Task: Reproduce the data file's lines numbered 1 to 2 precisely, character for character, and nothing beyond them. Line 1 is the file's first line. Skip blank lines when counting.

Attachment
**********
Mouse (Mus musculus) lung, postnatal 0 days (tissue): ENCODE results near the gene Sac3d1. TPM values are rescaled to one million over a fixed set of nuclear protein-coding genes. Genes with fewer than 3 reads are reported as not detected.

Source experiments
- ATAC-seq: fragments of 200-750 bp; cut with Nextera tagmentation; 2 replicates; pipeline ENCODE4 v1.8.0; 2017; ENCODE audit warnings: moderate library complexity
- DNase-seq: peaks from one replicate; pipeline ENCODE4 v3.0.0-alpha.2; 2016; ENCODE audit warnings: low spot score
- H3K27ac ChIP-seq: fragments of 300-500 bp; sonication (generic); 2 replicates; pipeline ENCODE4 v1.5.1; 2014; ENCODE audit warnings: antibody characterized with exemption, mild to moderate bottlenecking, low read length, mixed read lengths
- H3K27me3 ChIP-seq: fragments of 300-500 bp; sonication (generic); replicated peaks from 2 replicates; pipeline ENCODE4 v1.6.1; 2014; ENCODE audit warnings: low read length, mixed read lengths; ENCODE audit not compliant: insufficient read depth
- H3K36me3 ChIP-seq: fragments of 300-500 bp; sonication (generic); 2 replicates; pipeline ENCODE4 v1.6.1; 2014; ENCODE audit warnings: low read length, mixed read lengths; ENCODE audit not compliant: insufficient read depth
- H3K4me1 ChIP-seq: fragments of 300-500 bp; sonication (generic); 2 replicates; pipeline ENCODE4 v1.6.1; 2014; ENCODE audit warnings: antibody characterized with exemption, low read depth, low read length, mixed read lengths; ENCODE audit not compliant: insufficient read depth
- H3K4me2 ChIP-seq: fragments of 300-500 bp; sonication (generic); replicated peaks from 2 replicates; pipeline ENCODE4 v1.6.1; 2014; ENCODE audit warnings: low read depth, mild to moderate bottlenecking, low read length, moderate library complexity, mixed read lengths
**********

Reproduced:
Mouse (Mus musculus) lung, postnatal 0 days (tissue): ENCODE results near the gene Sac3d1. TPM values are rescaled to one million over a fixed set of nuclear protein-coding genes. Genes with fewer than 3 reads are reported as not detected.

Source experiments